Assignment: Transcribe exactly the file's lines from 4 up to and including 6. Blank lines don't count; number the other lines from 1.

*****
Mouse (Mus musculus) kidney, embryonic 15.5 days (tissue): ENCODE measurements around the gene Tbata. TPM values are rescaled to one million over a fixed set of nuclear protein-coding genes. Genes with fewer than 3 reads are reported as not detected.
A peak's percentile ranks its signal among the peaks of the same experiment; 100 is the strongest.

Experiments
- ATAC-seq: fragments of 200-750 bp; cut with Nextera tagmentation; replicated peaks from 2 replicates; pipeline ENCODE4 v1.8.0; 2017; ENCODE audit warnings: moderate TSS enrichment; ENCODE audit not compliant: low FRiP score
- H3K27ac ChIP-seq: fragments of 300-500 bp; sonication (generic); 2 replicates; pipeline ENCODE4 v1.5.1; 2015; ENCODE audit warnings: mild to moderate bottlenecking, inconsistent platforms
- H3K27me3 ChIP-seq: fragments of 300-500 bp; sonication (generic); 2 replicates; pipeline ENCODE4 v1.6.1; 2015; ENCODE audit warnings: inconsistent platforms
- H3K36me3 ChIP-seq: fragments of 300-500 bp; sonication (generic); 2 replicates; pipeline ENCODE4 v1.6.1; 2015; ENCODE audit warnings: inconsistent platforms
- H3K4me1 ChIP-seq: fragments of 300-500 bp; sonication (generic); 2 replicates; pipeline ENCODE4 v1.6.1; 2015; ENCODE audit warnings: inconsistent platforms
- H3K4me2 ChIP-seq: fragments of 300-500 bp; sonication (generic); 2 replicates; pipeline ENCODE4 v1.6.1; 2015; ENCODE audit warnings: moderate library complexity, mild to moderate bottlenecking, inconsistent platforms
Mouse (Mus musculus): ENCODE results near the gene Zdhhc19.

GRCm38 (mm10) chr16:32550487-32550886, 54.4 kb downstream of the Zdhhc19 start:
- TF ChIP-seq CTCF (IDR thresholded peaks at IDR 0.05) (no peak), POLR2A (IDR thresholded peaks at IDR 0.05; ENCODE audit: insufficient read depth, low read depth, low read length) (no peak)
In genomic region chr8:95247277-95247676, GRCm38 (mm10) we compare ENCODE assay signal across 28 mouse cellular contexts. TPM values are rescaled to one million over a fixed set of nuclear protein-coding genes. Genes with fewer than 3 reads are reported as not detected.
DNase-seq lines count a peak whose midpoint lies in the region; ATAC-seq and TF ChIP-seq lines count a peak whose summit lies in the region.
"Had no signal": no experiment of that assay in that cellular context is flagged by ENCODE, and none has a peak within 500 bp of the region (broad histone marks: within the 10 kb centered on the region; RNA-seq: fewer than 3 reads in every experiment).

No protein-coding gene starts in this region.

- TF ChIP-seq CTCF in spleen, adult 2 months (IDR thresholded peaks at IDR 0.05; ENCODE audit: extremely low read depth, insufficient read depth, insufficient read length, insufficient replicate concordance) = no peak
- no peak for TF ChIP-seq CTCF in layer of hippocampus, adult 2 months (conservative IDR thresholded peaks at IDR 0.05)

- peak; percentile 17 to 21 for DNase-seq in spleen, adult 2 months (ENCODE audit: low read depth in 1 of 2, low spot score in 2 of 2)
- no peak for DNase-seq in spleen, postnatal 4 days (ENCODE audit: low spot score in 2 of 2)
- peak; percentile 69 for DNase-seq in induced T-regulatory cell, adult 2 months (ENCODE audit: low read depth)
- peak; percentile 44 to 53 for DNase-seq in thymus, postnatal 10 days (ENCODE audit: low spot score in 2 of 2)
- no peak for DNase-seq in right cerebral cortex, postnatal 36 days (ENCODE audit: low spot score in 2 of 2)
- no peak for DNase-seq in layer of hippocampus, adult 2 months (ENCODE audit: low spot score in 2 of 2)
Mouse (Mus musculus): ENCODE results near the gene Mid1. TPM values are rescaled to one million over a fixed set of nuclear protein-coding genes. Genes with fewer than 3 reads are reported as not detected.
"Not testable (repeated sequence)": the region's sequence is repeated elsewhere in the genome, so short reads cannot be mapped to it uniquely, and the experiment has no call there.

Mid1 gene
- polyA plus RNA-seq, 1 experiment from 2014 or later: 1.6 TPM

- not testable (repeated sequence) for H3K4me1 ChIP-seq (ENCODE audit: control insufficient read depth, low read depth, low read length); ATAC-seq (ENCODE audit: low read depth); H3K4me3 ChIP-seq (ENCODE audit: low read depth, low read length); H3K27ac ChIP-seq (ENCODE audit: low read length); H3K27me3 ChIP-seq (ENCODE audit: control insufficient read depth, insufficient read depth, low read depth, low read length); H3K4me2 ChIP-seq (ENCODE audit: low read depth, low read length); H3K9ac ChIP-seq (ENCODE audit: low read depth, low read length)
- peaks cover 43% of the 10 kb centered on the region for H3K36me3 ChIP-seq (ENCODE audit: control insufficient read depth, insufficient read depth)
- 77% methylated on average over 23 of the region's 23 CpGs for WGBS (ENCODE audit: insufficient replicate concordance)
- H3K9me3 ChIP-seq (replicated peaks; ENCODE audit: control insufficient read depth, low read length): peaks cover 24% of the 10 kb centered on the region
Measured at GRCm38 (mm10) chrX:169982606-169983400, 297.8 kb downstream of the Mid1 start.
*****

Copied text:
- ATAC-seq: fragments of 200-750 bp; cut with Nextera tagmentation; replicated peaks from 2 replicates; pipeline ENCODE4 v1.8.0; 2017; ENCODE audit warnings: moderate TSS enrichment; ENCODE audit not compliant: low FRiP score
- H3K27ac ChIP-seq: fragments of 300-500 bp; sonication (generic); 2 replicates; pipeline ENCODE4 v1.5.1; 2015; ENCODE audit warnings: mild to moderate bottlenecking, inconsistent platforms
- H3K27me3 ChIP-seq: fragments of 300-500 bp; sonication (generic); 2 replicates; pipeline ENCODE4 v1.6.1; 2015; ENCODE audit warnings: inconsistent platforms